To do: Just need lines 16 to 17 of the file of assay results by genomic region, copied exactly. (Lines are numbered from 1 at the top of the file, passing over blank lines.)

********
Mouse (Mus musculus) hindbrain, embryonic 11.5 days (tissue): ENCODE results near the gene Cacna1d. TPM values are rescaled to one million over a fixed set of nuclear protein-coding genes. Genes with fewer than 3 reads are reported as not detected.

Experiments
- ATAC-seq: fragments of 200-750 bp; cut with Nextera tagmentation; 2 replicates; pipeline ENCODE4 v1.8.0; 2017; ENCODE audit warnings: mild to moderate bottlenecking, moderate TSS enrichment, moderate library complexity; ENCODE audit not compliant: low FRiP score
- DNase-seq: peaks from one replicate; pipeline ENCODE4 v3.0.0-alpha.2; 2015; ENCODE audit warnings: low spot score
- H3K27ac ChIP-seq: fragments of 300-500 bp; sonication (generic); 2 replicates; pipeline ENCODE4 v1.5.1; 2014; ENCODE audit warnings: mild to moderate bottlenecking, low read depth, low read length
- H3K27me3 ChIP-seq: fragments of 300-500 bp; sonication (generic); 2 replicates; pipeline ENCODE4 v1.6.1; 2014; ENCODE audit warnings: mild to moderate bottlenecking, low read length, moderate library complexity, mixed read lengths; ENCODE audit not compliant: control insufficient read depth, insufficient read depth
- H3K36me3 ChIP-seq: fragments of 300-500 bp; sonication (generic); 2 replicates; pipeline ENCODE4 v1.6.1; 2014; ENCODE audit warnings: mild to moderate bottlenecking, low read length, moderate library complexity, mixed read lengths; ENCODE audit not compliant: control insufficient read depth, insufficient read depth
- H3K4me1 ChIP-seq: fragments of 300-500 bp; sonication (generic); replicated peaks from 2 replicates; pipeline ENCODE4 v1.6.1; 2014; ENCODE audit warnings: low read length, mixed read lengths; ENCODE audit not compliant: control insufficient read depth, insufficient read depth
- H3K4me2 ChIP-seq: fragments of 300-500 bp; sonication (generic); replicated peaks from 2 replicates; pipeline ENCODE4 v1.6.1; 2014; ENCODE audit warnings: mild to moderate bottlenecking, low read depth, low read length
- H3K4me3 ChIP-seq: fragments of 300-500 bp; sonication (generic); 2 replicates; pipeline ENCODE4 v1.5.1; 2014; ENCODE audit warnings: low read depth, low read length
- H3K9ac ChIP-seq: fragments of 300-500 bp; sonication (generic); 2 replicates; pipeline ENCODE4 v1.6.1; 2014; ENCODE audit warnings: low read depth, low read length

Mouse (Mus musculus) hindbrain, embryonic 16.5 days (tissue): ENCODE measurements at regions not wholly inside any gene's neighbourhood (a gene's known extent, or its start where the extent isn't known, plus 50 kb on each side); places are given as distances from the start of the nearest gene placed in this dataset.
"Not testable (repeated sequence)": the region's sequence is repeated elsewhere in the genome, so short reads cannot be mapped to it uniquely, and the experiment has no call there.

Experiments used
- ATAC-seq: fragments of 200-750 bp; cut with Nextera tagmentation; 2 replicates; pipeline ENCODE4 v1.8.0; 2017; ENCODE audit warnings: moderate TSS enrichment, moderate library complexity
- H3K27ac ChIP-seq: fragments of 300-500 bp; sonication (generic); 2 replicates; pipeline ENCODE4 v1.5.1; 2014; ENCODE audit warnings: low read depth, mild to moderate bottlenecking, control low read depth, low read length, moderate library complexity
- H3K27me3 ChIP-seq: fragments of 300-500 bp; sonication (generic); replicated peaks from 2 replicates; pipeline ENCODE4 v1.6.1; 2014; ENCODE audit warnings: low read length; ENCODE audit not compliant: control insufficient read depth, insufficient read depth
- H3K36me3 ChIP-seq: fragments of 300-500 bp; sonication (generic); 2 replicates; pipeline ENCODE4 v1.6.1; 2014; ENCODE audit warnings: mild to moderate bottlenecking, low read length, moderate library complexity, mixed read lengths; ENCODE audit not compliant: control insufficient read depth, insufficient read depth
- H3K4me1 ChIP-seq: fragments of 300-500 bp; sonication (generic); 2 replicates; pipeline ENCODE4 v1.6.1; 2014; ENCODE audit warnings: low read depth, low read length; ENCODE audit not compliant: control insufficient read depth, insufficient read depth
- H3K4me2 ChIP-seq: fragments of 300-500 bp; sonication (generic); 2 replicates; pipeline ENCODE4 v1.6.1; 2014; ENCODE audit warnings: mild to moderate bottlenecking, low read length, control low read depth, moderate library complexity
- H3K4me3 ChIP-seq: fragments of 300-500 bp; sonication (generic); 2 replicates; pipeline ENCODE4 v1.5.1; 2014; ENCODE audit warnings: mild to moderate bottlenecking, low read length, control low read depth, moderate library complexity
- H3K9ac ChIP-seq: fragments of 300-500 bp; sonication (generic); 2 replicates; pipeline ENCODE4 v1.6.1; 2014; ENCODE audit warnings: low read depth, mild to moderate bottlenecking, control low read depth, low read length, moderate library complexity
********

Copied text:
- H3K27ac ChIP-seq: fragments of 300-500 bp; sonication (generic); 2 replicates; pipeline ENCODE4 v1.5.1; 2014; ENCODE audit warnings: low read depth, mild to moderate bottlenecking, control low read depth, low read length, moderate library complexity
- H3K27me3 ChIP-seq: fragments of 300-500 bp; sonication (generic); replicated peaks from 2 replicates; pipeline ENCODE4 v1.6.1; 2014; ENCODE audit warnings: low read length; ENCODE audit not compliant: control insufficient read depth, insufficient read depth